CAST your mind back to April 15. It's a National Hurling League relegation play-off in its fourth minute of stoppage time when Joe Canning rescues Galway's top-flight status with an equalising point.
Dublin pick up two red cards in extra-time only to launch an improbable comeback and force a replay. If any team exits O'Connor Park experiencing relief, bordering on jubilation, it is the men bedecked in blue. Almost three months on, what has gone wrong with Dublin? And what has come right for Galway?
There are myriad reasons, too many to recount in one column, but we'll start with Joe Canning (pictured). Dublin don't possess one forward who could lace his boots. That is not meant as an insult - the Galway talisman is the possessor or a rare genius - but a statement of fact.
Canning had missed the entire league through injury before the aforementioned play-off. A rusty first half duly gave way to a regal second when he scored 10 points, an incredible six from open play.
Fast-forward to last Sunday. When big Joe in his new super-fit incarnation capped a virtuoso performance with an injury-time free, he had brought his tally to 1-10 (1-3 from play) in a Leinster final that defied everything we have come to know about Kilkenny, and maybe Galway too.
The All-Ireland champions, who had eviscerated Dublin by 18 points a fortnight earlier, were now themselves on the receiving end of a 10-point pasting. Meanwhile, the previous night in Ennis, Dublin had made a rudderless, aimless, almost apologetic exit from the championship.
We all thought they were better than this. Now we are wondering if last year's league coronation and All-Ireland semi-final appearance constituted the actual blip.
Maybe it's true that some marquee Sky Blue hurlers were lulled by their own glowing PR post-2011, or maybe not, but it's indisputable that some players who should have been leaders didn't step up to the plate. The injury-enforced loss of Conal Keaney has been a contributory factor, but that doesn't excuse the surrender of a six-point lead against 14 Clare men.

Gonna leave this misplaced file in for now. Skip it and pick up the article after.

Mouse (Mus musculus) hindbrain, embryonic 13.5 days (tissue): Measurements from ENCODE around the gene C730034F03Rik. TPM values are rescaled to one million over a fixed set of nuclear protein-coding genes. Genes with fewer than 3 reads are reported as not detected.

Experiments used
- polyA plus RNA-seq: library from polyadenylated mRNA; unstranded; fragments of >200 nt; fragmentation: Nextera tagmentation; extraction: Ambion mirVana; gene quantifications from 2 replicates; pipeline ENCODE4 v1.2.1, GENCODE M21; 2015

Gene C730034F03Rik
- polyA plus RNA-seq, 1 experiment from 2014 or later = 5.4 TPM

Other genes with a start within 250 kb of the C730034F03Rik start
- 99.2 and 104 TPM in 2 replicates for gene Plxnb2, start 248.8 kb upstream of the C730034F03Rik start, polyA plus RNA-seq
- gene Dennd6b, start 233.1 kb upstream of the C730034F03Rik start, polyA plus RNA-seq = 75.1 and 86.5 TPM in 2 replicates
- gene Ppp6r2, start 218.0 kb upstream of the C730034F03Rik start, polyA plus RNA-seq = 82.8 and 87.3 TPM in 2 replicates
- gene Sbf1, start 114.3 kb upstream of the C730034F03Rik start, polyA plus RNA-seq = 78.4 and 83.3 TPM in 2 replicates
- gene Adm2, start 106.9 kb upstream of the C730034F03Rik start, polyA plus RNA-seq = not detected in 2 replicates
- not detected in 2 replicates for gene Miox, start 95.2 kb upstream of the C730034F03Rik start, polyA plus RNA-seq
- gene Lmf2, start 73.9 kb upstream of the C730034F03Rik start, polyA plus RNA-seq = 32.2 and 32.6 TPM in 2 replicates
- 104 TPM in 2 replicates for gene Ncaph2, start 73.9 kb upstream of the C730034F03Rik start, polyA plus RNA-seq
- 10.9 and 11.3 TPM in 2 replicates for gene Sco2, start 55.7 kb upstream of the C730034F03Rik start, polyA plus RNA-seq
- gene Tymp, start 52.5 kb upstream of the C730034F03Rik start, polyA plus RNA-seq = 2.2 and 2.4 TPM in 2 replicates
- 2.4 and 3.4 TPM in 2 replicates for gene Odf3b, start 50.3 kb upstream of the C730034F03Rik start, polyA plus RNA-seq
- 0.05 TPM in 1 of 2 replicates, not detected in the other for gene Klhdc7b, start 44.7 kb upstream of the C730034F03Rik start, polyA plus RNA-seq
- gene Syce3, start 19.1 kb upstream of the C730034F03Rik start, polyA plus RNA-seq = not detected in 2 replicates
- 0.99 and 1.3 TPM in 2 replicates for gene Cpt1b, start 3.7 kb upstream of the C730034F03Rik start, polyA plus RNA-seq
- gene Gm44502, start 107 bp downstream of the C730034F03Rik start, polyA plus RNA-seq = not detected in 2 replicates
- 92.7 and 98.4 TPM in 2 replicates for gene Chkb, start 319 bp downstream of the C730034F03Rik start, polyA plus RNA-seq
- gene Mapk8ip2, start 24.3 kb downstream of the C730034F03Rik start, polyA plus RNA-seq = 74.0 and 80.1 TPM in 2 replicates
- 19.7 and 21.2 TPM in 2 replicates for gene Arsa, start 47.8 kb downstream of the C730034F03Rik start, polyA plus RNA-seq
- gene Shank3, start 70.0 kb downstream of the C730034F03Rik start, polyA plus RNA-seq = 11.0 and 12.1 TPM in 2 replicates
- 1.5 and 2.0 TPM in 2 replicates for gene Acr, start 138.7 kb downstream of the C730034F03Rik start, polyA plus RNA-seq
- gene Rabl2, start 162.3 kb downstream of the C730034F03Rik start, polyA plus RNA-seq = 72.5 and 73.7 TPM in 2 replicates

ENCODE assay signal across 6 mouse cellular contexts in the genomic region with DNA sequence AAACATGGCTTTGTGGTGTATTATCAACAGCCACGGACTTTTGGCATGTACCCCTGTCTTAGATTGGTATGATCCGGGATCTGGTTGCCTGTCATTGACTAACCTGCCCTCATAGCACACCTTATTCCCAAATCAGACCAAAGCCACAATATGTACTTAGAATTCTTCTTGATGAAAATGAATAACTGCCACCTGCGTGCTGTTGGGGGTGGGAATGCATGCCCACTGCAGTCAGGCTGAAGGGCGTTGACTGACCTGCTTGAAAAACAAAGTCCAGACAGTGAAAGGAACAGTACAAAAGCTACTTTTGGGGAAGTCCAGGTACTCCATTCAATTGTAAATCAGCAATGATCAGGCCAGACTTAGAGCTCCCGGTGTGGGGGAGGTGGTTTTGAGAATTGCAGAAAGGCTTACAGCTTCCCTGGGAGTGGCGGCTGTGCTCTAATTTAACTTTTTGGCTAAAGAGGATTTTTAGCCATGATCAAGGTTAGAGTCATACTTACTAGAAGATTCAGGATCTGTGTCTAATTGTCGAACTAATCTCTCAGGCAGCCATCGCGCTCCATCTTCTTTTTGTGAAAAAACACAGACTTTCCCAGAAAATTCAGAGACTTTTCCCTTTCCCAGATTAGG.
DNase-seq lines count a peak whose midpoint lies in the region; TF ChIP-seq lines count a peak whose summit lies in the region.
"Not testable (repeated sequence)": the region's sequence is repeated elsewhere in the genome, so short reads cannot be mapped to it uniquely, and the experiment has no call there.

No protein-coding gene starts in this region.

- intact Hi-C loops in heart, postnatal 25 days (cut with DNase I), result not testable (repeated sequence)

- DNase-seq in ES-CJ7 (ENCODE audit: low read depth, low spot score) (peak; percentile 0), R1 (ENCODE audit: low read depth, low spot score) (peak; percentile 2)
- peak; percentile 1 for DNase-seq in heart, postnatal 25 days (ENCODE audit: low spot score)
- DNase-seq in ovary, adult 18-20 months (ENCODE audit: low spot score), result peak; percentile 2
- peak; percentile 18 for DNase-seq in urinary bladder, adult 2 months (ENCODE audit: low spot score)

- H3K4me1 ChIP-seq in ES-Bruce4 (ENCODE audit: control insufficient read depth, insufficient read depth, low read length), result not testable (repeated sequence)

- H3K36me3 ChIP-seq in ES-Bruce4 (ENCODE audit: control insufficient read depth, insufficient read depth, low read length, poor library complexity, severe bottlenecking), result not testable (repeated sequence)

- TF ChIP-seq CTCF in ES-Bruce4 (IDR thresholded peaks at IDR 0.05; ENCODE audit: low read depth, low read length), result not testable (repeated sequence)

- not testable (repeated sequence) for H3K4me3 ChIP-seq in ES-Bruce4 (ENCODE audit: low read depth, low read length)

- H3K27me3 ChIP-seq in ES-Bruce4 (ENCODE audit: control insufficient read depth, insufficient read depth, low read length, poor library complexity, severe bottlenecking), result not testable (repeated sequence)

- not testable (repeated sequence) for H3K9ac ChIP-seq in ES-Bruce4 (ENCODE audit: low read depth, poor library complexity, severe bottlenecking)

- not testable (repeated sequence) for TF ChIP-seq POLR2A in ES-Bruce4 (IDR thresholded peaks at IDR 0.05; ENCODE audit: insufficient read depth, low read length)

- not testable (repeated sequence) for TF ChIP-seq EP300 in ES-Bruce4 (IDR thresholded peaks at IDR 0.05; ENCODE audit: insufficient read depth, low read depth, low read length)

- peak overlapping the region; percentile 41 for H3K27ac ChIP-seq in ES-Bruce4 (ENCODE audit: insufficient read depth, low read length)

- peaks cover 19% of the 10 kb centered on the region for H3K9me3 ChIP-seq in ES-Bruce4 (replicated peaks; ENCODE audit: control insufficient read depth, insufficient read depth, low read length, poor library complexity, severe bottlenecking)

Leaving aside leadership issues, there are areas of deep structural concern - especially up front. By glaring contrast with Galway against Kilkenny, Dublin have lost the knack of engineering space and, by extension, creating goal chances.
This is partly to do with ill-conceived or poorly executed deliveries; but the forwards also stand indicted, not just for errant shooting (15 wides last Saturday) but for lacking the pace or wit to escape Clare's defensive phalanx.
The stats are damning. Dublin have played 10 league or championship games this year and won just once - against non-existent Laois opposition.
Personally, we hope Anthony Daly stays on because he has worked wonders and because, without him, there are justifiable fears that Dublin could disappear further back into the pack. But even if he stays, the capital's so-called revolution is crying out for radical reinvention.